Almost always, the first book that journalists write deals with some big story they’ve already covered which they revisit to dig out new, preferably shocking, details and some fresh insights about what went on.
My version of this familiar genre was called “The Shape of Scandal” and described a series of political scandals during the period 1964-’65 that came close to defeating the government of Lester Pearson.
While the assorted misdeeds varied greatly, their common characteristic could not be missed: all of them happened in Quebec.
That was way back. Go further back, and it was the same, from the patronage-riddled rule of the dictator Maurice Duplessis in the 1940s and 1950s to the Beauharnois Scandal of the 1930s.
Quebec’s Quiet Revolution of the 1960s brought in a professional, non-partisan civil service. But only up to a point. In 1968, the American historian Samuel Huntington judged Quebec to be “the most corrupt area” in the U.S., Britain, Australia and Canada.
Time and again, this “area” has included what could be called “Quebec in Ottawa.” There was the sponsorship scandal that brought down the government of Paul Martin. Before him, six of Brian Mulroney’s Quebec ministers had to resign. Before that, in Pierre Trudeau’s term, there was the financial outrage of Mirabel Airport.
And now there’s the construction industry scandal.
It is, in fact, the worst of the lot. Rather than yet another political scandal, it is more of a cultural scandal, a massive, multi-decade, comprehensive program of systematic theft of public money by a coalition that encompassed politicians both provincial and municipal, civil servants, construction companies, trade unions and organized crime.
Much of this was long suspected. Yet Quebec’s public was mostly passive and its press mostly silent. Periodic calls for an inquiry were ignored.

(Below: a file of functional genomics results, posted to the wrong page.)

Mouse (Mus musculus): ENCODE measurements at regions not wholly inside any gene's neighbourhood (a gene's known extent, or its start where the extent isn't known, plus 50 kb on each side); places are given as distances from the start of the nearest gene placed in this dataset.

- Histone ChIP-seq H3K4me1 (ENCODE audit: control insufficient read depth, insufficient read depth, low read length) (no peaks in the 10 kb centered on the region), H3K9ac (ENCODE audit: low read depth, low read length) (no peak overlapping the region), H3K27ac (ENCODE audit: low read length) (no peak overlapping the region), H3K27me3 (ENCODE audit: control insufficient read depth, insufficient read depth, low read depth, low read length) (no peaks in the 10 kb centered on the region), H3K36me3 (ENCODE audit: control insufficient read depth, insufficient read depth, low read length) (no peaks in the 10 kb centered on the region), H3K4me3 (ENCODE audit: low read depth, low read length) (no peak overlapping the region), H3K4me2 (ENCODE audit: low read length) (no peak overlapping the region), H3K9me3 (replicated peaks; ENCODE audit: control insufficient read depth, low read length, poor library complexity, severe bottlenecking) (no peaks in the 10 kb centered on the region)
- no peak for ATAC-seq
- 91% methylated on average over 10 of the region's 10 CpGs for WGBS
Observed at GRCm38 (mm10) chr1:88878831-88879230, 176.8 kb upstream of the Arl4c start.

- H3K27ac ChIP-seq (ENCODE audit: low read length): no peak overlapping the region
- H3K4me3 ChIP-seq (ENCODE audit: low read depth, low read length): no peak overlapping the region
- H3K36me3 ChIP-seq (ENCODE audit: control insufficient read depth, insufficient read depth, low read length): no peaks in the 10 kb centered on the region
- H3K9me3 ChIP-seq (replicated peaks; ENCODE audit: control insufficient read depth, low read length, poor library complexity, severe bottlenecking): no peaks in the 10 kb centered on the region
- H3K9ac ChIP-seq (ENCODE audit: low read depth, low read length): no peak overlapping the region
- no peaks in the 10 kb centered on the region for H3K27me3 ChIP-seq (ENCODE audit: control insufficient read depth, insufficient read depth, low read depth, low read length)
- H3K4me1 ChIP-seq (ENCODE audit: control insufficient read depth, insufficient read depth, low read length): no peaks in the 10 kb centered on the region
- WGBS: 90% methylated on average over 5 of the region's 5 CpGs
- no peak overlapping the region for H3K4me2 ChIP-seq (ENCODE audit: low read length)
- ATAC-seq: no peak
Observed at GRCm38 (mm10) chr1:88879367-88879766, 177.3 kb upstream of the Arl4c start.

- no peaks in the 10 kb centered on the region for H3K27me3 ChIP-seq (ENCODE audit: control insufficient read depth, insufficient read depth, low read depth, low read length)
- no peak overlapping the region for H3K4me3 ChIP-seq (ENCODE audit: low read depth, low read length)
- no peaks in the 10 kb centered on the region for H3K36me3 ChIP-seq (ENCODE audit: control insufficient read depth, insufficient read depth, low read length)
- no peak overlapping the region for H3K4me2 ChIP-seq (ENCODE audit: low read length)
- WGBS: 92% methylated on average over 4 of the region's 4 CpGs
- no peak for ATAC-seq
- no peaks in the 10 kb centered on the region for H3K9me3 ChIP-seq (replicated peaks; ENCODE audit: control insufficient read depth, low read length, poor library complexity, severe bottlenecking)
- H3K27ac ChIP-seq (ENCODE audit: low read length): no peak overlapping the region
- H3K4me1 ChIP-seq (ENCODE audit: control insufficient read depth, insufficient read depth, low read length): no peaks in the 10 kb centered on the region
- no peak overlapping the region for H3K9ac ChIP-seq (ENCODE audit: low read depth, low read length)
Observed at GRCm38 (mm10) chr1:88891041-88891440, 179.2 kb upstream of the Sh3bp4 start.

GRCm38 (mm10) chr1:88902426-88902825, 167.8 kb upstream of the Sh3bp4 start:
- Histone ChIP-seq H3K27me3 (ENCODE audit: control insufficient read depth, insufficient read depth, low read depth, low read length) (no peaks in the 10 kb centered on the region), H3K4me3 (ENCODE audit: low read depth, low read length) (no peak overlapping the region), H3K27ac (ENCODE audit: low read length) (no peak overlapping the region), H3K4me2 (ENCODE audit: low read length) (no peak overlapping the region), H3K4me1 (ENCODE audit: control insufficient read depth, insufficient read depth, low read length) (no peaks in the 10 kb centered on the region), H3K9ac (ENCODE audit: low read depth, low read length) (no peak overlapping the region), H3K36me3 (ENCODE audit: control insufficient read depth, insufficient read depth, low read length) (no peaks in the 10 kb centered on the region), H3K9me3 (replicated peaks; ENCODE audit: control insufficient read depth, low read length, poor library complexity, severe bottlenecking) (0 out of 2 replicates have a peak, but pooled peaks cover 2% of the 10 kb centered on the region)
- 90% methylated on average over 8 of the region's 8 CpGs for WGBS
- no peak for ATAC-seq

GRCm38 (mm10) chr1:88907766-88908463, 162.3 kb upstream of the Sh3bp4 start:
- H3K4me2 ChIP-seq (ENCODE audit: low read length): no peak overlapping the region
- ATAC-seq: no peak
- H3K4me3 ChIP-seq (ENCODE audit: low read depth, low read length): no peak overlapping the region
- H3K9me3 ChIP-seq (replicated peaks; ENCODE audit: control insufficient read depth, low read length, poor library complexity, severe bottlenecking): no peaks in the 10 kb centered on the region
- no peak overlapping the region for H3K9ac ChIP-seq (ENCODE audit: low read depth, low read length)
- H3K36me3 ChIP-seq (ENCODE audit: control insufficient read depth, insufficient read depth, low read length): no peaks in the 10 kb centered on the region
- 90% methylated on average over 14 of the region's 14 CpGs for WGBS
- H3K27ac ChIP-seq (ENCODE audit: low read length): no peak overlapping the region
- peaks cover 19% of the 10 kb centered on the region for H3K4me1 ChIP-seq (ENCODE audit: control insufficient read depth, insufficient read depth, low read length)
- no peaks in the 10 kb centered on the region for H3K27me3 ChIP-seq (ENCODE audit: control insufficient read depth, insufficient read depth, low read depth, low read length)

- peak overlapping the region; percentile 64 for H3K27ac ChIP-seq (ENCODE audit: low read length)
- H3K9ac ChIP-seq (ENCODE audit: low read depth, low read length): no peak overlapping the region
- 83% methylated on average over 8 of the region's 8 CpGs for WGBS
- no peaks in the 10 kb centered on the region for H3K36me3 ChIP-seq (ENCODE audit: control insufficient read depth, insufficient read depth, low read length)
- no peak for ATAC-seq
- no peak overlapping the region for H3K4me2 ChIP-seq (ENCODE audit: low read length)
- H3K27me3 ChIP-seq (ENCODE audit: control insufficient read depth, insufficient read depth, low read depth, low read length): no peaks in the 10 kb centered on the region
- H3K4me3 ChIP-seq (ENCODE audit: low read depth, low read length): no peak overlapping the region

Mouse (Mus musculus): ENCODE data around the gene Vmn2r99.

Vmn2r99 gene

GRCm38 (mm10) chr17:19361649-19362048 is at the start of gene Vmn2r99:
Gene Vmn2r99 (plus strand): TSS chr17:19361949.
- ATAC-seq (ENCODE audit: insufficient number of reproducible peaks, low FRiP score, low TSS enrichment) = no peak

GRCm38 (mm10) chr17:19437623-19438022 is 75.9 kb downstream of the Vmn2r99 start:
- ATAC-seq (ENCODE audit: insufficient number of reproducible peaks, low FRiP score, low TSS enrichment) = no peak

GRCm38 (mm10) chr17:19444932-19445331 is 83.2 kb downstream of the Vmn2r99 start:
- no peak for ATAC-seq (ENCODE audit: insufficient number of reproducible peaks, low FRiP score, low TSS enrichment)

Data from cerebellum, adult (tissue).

At last, something happened. Except that it happened outside of Quebec.
The painful truth
On Sept., 24, 2010, Maclean’s magazine ran one of the bravest and most insightful articles in all our years since Confederation itself.
Its title was, “Quebec: The Most Corrupt Province.” It cited all the examples of corruption. And it posed the difficult, painful question whether “the factor most important to this history of corruption may be Quebec’s nagging existential question whether to remain part of the country.”
As was inevitable, Maclean’s was denounced for “Quebec-bashing,” for being “anti-Quebec,” for “racism.”
What the magazine was actually doing was, at last, telling the truth.
That truth is now being told in detail by the commission into the construction industry headed by Justice France Charbonneau. And it is being confirmed beyond the least doubt as big city mayors brought in to replace predecessors charged with taking bribes are themselves replaced and charged with taking bribes. Also as grossly overpriced, shoddily built bridges and highways and overpasses crumble.
Still to be addressed is the Maclean’s question about the contribution to the evil system by Quebec’s political class — not to its actual existence but to the prolonged indifference to and silence about it. To a significant extent, the disaster’s cause has been the obsessive, decades-long absorption of all those clever intellectuals with separatism and sovereignty-association and special status and the rest, rather than with the daily needs and practical problems of the province’s citizens.
Two encouraging signs exist. In the last federal election, Quebecers abandoned the separatist Bloc Québécois and voted overwhelmingly for the New Democrats. That’s an important step away from the theoretical to the practical.
Encouraging also is the silence that seems to have overtaken Quebecers. Rather than the silence of passivity, though, this is the silence of a people who have already made up their minds about what needs to be done.
And what needs to be done is a radical change of Quebec’s culture, one as radical as the Quiet Revolution was back in the 1960s.
Quebecers have done it once. They can certainly do it again.
Richard Gwyn’s column appears
every other Thursday.